Maximising value for customers--a neglected marketing strategy?
I'm curious about your specific views on what may be good strategies for increasing the value/utility a regular user gets from his handset beyond getting the manufacturer to sell it at a loss. In the discussion about Microsoft Surface, the issue of tradeoffs really caught my attention. What would be your preferred tradeoffs? What do you think other people would consider to be good tradeoffs?
Android handset manufacturers have several strategies for trying to secure profits and survive in the smartphone market, but I think one strategy has been underutilised (with the possible exception of HTC and ZTE), and that is the strategy of publicly committing to offering excellent value to a regular user, whoever that may be. Every handset manufacturer tries to compete in the same way: trying desperately to herd potential customers towards paying premium prices for what they've designed to be their premium segment (easy way to serve the preferences of all users who are price-blind); trying for some reason to differentiate their mid-range offerings with android customisation and mediocre in-house services; throwing an unwanted bone to the price-aware customers in the form of cheap phones that try to do many things but fail at almost all of them. I think that differentiating by focusing on giving buyers excellent value may be an worthwhile niche strategy to explore.
For example, one of the single most important aspects of using a smartphone is viewing and interacting with its display. Iirc, the display is also the single most expensive part of a smartphone... but you can't get away with offering people crappy displays. What's the sweet spot for a modern smartphone display between cost and utility? If it depends on the technology: what's the best value display tech out there atm? Get that and then calibrate the hell out of it. If it depends on size and yields: what's the best value size? I think the average smartphone user can appreciate something around 4-4.3"... are those hard to come by? Are they well-supported by android apps?
Another important aspect of a smartphone's value may be quality-control of its various components. Time and frustration are costs that reduce the value of a phone. How would you minimise hassle for the user while minimising costs, eg. by minimising your outlays for quality-control?
One solution may be to forego excessive and unnecessary customisation in favour of offering a fairly vanilla build of android. Another strategy may be to use the best-supported most open-source-friendly hardware from the previous generation, or just clone most of last generation's Nexus device. It may cost a little more, but you can leverage all of Google's--as well as the larger open-source community's--obsessive drive to develop and test your software for the next couple of generations. If you must, you can recommend an aftermarket launcher or theme.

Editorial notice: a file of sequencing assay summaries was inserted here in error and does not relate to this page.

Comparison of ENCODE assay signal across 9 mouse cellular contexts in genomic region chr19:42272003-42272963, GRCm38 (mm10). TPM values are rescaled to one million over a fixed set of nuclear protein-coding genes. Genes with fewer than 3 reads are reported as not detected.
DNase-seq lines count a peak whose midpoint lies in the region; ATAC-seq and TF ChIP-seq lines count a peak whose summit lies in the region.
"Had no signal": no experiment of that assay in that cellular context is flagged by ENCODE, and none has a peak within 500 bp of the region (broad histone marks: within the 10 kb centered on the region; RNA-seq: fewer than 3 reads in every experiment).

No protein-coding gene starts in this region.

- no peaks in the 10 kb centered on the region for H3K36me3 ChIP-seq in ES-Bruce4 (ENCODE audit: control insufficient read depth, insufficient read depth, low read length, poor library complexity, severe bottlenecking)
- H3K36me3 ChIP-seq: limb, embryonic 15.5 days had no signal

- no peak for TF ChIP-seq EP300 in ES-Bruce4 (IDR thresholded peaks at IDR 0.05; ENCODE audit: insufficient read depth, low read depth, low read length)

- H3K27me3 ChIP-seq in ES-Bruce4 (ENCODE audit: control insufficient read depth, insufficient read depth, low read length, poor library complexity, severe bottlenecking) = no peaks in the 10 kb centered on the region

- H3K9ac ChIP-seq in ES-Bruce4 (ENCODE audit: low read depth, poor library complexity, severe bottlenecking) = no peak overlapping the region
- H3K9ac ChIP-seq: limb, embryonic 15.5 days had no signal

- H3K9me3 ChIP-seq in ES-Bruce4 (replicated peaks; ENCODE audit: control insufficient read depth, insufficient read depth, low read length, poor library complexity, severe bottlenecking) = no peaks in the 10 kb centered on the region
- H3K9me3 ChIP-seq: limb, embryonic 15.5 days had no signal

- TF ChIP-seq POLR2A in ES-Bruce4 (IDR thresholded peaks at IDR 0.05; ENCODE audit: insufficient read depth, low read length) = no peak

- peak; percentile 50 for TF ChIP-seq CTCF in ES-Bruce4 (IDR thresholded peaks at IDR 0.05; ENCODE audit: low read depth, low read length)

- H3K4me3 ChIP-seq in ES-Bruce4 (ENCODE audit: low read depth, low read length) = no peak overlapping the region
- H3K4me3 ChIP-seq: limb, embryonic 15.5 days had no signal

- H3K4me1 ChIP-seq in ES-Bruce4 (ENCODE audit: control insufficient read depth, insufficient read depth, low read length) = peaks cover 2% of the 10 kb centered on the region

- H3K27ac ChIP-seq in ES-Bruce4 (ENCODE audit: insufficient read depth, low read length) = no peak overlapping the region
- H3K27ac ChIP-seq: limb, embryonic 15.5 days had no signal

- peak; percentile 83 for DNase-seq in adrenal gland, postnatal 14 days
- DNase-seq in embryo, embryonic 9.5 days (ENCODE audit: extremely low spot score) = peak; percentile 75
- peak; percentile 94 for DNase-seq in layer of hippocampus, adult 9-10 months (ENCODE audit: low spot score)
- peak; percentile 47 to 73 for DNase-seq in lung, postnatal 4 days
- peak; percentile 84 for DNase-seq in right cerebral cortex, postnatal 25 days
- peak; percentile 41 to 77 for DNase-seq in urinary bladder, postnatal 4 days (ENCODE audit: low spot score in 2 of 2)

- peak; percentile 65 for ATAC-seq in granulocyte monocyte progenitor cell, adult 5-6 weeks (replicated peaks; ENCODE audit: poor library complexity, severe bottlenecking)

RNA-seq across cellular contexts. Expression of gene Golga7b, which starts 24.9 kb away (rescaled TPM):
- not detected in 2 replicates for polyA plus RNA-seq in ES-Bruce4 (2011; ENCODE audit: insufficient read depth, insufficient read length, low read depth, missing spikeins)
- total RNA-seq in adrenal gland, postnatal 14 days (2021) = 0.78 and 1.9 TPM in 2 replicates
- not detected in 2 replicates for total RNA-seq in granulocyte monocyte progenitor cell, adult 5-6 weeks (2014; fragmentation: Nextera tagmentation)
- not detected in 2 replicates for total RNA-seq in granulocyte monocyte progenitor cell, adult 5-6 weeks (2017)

Continuing on the matter of quality control, how can you maximise the reliability of your hardware? What components are the most likely to mess things up? Pay a slight premium for capacitors if you must.
When I use a smartphone, I interact with it physically, and not just with the display. Shush, be serious for a sec. This places high requirements on build quality and design. How would you make a phone feel premium? How would you make it feel comfortable? How would you maximise value there while keeping costs down?
My impression (as a layman) is that it depends in part on the materials used and in part on the assembly. I think you could get away with using soft-touch (and reinforced?) matte plastic provided the assembly is high-quality. How can you get high-quality assembly without increasing costs? Keep the design simple, familiar, and supremely easy to assemble. Does that entail a unibody design? Accept a slightly thicker phone. Slightly increased weight and thickness may be better wrt ergonomics and feel anyway. If you must, make it glossy and offer excellent premium-feeling skins to recoup some more of the costs.
What of the hardware, the more techy components? What should be prioritised there? Reliable connectivity, a large battery, IMO. You have a thicker phone, may as well use that to house a larger battery. Do you need a front-facing camera?
How about storage? IIRC, storage is one of the most important components for the manufacturer when it comes to profit. Margins on other components are razor thin, but you can command significant price premiums on storage. But what gives a regular user the most value when it comes to phone storage? Is it a particular size? Is it the ability to expand storage?